This is a big-picture season for Dallas, with big-picture goals and objectives. If there's ever a…
Dirk Speaks: Hopeful, Humorous, Defiant
The UberMan is optimistic about his return, in every way. He's the one who first talked about the possibility of a return in three weeks from last Friday's arthroscopic surgery, which he himself termed "nothing major.'' But he scoffed at media attempts to lock him into that goal and in fact made note of the fact that twice in recent years he's rushed back from breaks, possibly prematurely.
"I think two years ago, when I came back from my knee injury in the championship year, we didn't do too well,'' he recalled. "I was out for nine games. I probably came back way too early. I didn't look good. I didn't have my wind up. I was struggling there. So I don't think this year, that's something that we're going to do. … It's not like two years ago when I had one practice and came back. This year, we're going to make sure I'm ready to go.''
Dirk continued: "I think when you come off your first knee surgery, you want to make sure all the swelling is gone, you want to make sure all the strength is fully back 100 percent. Then you start going on the court. Then you can start shooting again and running and put another week or two on the court in before you even start thinking about playing again. I need plenty of practices, so it's going to be a few weeks. But is it going to be three, four, five, six? I have no idea.''
If Dirk will allow me permission to speculate based on his comments and other conversations I've had with Mavs minds … Thanksgiving might be a realistic target date. That's five weeks away … but again, I don't want to be "ridiculous'' in locking into that because, as Nowitzki said, "Any time you have surgery on the knee, there's going to be swelling afterwards. I think it's just hard to say right now when the swelling is going to be gone. … "I'm never afraid of working, so I'm gonna do everything I can to get back."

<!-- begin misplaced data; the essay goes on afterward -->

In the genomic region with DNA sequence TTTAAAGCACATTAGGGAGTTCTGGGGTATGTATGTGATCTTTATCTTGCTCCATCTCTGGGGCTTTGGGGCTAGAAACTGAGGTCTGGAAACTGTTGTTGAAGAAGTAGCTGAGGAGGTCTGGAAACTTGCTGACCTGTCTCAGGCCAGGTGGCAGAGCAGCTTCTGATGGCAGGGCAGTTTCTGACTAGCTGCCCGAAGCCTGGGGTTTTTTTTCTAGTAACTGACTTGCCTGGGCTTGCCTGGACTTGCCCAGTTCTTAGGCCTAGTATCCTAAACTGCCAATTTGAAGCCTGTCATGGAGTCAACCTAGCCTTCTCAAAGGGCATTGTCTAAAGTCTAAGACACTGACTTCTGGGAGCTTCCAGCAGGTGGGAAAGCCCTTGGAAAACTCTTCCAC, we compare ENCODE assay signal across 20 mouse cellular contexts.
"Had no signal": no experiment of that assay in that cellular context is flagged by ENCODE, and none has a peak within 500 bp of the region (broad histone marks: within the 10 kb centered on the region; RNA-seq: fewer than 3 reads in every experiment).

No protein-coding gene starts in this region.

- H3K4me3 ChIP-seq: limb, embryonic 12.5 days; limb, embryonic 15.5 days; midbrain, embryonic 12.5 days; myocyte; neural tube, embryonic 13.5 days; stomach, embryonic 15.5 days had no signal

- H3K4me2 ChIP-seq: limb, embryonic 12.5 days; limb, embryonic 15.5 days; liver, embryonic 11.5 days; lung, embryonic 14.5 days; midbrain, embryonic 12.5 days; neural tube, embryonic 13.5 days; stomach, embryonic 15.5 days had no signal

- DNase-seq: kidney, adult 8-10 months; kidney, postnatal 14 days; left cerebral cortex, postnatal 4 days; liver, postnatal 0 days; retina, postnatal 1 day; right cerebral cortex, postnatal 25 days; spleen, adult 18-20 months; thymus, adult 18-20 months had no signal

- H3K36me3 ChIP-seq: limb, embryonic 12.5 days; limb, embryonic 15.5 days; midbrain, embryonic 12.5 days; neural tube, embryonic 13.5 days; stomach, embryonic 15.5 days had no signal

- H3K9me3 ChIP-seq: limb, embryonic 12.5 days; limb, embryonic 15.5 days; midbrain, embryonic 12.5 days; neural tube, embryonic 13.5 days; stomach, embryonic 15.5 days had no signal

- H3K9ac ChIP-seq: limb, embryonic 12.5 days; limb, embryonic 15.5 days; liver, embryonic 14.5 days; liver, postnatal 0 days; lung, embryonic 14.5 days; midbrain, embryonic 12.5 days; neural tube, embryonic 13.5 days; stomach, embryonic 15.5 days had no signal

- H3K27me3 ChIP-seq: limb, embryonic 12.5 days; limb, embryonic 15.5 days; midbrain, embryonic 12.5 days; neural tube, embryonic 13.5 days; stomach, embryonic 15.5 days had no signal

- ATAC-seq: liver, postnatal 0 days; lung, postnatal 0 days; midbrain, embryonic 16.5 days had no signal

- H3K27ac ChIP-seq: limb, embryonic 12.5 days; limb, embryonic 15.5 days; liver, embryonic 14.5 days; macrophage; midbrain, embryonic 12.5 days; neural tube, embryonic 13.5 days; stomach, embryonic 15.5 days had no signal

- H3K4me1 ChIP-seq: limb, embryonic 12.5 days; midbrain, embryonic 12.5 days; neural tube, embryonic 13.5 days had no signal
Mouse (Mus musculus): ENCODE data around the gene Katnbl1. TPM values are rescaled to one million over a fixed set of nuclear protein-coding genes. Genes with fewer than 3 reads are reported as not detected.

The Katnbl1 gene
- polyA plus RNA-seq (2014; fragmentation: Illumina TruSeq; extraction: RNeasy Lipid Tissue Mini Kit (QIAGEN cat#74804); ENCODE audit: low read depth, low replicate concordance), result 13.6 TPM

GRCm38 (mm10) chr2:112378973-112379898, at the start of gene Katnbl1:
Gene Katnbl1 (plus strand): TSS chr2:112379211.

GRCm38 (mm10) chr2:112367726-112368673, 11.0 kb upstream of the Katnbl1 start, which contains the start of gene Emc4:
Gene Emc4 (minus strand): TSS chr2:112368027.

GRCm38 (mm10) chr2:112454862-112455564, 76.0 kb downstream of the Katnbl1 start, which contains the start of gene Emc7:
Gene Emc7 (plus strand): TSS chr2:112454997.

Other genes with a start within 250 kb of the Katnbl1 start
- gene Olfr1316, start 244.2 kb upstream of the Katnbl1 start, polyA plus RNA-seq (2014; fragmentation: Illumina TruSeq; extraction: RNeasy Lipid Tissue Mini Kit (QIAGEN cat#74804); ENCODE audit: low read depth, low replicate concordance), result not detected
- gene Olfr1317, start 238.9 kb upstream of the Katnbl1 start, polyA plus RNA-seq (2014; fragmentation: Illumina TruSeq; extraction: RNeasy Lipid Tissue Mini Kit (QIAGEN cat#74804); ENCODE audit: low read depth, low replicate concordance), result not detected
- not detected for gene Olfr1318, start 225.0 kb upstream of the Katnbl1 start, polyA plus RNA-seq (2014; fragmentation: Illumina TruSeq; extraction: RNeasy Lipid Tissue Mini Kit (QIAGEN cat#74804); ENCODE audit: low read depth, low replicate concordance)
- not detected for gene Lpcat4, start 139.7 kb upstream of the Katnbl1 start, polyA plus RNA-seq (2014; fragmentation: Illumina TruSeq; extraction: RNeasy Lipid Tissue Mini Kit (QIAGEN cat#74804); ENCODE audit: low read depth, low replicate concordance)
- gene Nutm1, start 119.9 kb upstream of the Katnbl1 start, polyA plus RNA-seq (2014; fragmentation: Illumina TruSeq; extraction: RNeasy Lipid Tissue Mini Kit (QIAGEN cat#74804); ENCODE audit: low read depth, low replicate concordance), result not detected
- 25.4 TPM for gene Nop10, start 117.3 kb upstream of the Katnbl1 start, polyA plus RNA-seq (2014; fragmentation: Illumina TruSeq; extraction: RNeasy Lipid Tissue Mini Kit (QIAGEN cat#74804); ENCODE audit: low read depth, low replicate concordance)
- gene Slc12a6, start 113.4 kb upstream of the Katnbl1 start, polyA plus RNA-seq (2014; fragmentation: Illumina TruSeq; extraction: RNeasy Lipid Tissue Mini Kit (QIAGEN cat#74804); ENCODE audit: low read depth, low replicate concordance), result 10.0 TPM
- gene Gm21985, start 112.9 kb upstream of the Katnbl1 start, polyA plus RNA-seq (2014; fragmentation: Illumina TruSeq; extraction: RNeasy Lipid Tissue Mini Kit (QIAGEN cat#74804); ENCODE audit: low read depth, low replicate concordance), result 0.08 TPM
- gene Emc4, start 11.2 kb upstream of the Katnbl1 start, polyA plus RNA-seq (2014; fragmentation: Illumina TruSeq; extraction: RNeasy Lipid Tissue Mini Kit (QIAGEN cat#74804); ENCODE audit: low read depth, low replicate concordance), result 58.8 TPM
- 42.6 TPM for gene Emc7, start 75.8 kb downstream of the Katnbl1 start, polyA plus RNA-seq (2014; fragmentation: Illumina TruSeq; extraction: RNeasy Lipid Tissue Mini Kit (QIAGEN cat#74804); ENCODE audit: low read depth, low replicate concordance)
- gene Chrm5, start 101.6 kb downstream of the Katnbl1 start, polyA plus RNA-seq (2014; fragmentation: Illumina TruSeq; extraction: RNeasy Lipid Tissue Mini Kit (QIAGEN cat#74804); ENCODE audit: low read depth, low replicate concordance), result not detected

Nowitzki was on his feet for the presser at the AAC, leaning against a podium while being watched over by team trainer Casey Smith. When Dirk exited the arena, he did so without a noticeable limp.
Whatever level of discomfort he's in wasn't enough to cause him to lose his sense of humor. He poked fun at his wardrobe, noting that during his wedding-related travels during the summer, he wishes he'd mixed in some shopping for some suits. He also said he's already gotten bored hanging around his house over the weekend with nothing to do.
"I was walking around and looking around the house early in the weekend,'' Nowitzki said. "Obviously I elevated it a lot and iced it a lot and I'm trying to do some exercises already, so I'm actually encouraged.''
He also explained further why he delayed the surgery until this close to the start of the regular season (Dallas plays at the Lakers next Tuesday).
"I think it was the right moment to do it,'' Nowitzki said. "Obviously, I took some heat for the timing of it, but if I would have fought through it this whole season – swelling off and on, having it drained here and there – I think it's a bad situation for all involved. … There was a question of, ‘Why didn't you do it in the summer?' I think there was no indication that it needed to be done. I had no problem all summer. … (Then) I had a little setback, and that's why it had to be done."
Note this 34-year-old's UberMan/IronMan history of wanting to be on the floor and getting on the floor. Believe him when he said, "I'd love to play next Tuesday. … I wanted to play, especially with these new guys.'' And trust that he delayed surgery because he wanted it to be a last resort. That's good enough for me.
But no matter how quickly he returns and no matter how soon he returns to elite-level, Dirk Nowitzki is right when he said, "It stinks. There's no other way to put it.''
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